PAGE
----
If you have a problem at work, ‘raising a grievance’ is the process of taking this up with your employer.
During my time at Work Well, I have noticed that grievances carry two conflicting journeys – two battles. This emotional struggle can feel overwhelming and difficult at times:
- You feel you have been mistreated at work. There is a sense of injustice that needs to be communicated. You feel change needs to occur in your organisation and a learning opportunity for all needs to arise.
- You feel tired. You feel that raising a grievance could impact you through anxiety, low mood and may make the situation at work feel worse. You may feel disheartened in the process. Submitting a grievance may be the last thing you want to face when recovering from work related stress.
What can I do?
Before submitting a grievance, it can be more helpful to talk to your line manager in the first instance. Sometimes work issues occur due to a lack of communication, understanding and error. Talking to your line manager can open an honest conversation and create a loser relationship, both working together for a better outcome.
If you do decide to write a grievance, you may construct it in anger, writing observations and opinions in a tone of blame. However a grievance should be factual, hold emotion in a composed way, and provide a solution or outcome to the issue that has happened.
Take your time to write your grievance and consider asking an impartial friend or family member to read it over before you submit it. Be prepared, you may not get the response you want and the investigation may take time.
Sometimes submitting your grievance can add to the feeling of mistreatment, however sometimes your grievance is heard and it makes a difference.
Just the motion of writing a grievance can be therapeutic and help to release the upset you have experienced; you may not even feel the need to submit it.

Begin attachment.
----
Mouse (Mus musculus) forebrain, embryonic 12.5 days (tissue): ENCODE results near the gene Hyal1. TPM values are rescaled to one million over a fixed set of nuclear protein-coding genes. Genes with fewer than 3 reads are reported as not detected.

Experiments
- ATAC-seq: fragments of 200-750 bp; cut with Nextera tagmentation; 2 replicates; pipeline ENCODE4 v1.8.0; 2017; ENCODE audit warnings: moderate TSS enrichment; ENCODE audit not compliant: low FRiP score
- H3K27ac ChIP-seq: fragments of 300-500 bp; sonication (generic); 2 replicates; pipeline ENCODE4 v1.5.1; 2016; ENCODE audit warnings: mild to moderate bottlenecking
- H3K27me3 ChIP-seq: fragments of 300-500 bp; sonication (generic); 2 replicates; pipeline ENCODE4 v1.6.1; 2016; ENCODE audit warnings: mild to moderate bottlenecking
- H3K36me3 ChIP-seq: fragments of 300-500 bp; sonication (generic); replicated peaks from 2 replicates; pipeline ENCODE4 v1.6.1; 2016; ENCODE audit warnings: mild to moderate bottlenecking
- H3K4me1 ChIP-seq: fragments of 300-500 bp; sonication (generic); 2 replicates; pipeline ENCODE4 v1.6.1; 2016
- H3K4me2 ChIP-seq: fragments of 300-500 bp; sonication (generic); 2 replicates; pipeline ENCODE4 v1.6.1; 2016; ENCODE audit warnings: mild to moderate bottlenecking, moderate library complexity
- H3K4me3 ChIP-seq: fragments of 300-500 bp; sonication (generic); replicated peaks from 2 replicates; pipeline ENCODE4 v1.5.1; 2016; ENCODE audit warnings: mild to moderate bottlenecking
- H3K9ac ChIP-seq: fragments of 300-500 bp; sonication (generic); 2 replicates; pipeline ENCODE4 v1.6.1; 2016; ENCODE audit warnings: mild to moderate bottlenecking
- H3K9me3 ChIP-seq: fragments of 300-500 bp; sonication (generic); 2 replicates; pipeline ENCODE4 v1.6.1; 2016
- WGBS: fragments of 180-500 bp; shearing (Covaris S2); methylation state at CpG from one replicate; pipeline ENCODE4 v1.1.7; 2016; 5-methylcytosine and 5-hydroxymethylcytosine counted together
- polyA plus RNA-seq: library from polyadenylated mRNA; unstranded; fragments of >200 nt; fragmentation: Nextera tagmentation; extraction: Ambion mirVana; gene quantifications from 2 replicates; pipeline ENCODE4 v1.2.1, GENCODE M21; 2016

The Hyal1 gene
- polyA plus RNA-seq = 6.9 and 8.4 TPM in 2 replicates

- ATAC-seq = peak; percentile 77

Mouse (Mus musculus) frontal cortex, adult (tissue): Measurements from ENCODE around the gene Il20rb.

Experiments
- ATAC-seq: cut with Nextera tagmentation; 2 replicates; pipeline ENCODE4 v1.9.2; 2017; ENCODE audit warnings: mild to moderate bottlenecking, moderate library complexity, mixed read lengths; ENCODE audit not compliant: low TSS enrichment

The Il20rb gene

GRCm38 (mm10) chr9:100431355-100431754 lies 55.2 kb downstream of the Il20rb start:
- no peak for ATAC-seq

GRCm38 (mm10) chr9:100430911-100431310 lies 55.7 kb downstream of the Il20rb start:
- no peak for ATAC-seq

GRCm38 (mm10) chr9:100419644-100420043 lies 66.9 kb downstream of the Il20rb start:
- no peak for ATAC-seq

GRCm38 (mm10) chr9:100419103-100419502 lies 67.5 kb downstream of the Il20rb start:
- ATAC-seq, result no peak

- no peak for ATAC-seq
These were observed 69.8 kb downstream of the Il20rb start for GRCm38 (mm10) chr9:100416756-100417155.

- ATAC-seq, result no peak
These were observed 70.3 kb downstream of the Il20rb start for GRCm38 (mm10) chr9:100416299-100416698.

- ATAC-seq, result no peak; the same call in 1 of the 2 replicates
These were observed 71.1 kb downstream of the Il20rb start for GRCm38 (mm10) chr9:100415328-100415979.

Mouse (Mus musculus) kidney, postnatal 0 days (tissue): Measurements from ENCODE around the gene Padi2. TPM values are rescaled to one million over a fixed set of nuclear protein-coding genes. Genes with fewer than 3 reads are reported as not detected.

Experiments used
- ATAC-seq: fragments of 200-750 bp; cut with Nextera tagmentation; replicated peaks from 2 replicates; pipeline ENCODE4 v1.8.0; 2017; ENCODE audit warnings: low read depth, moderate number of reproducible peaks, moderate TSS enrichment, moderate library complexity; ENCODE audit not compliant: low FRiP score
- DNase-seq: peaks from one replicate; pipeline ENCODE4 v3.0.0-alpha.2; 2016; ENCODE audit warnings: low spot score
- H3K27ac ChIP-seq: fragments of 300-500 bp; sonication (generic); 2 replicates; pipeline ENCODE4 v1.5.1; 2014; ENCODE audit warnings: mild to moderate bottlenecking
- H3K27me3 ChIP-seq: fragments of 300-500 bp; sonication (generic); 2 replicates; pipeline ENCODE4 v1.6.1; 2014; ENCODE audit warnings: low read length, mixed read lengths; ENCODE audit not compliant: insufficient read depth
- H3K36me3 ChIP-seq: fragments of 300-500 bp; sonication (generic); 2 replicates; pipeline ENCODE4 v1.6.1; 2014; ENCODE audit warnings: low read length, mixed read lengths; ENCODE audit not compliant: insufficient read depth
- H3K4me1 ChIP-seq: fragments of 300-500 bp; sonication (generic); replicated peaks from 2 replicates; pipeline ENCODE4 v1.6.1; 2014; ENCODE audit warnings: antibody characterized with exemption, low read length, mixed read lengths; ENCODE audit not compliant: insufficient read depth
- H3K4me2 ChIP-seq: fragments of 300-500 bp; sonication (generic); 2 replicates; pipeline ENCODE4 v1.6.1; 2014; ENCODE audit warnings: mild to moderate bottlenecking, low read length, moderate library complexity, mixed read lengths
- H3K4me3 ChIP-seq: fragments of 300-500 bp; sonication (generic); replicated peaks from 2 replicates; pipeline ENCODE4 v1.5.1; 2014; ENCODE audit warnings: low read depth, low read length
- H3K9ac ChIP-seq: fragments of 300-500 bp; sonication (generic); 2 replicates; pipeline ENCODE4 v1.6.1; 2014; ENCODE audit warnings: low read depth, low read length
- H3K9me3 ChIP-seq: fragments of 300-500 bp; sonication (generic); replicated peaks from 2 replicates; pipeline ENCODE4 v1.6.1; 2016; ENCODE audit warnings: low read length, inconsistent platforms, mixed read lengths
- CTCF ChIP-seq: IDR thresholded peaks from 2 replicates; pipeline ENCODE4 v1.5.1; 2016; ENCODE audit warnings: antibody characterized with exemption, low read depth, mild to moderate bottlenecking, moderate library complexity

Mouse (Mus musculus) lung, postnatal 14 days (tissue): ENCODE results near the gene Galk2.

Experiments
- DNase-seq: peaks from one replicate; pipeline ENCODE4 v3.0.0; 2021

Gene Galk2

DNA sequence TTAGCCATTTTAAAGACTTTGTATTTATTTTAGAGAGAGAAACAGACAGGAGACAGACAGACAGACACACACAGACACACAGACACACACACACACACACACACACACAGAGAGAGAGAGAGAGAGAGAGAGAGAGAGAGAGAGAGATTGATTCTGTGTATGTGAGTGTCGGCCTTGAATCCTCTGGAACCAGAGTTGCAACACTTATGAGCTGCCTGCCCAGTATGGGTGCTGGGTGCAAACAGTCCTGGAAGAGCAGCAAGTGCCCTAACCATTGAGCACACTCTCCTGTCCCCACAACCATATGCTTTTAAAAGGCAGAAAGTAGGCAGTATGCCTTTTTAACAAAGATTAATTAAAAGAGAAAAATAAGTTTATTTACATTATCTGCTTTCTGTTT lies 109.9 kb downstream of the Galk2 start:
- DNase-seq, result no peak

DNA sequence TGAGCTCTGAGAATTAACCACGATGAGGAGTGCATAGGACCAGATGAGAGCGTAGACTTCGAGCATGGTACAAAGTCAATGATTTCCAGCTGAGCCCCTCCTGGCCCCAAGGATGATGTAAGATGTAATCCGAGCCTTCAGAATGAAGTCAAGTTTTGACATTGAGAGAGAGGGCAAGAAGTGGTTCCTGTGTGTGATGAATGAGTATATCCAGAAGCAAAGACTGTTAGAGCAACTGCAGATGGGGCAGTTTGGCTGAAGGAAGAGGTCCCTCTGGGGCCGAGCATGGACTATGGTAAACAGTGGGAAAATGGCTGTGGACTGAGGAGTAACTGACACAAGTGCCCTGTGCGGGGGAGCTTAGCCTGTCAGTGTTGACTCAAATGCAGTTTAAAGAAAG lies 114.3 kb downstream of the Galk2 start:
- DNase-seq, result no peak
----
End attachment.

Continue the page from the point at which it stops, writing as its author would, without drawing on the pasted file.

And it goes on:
Submitting your grievance
If you choose to submit the grievance, take time to think through what support you will need at work. Sometimes it can be uncomfortable to continue to work in the same environment. You could request to be temporarily line managed by another manager, or to be moved to another department. You may also be able to request to work from home.
If the stress or anxiety has become too much, you could ask your doctor to sign you off from work.
Alternatives to raising a grievance
If you’re experiencing difficulties at work, it’s okay to put your mental health first. If it feels as though it will be too stressful raising a grievance, then it is okay not to fight. You might feel it will make the situation worse – in which case it is okay not to raise a grievance.
You might want to submit your grievance but you feel too mentally exhausted, tired and lost. You do not have to raise one, and there are alternatives that might suit you better.
You could provide informal feedback to your line manager during your one-to-one sessions or supervision. You could consider a career change or look for a new role at a different organisation. Or you could put that energy into areas of your work to make it better, for example by finding emotional support through your place of work with a buddy, mentor or extra training.
What other support is available?
Dealing with grievances at work can be a very stressful time. It can be a very personal and conflicting journey between wanting to let your employer know that you’re feeling aggrieved, but also wanting to protect your mental health.
Still unsure on whether to raise a grievance? Further support is available from the following organisations:
Still have questions and need further advice on raising a grievance? Check if you’re eligible for employment support from Work Well.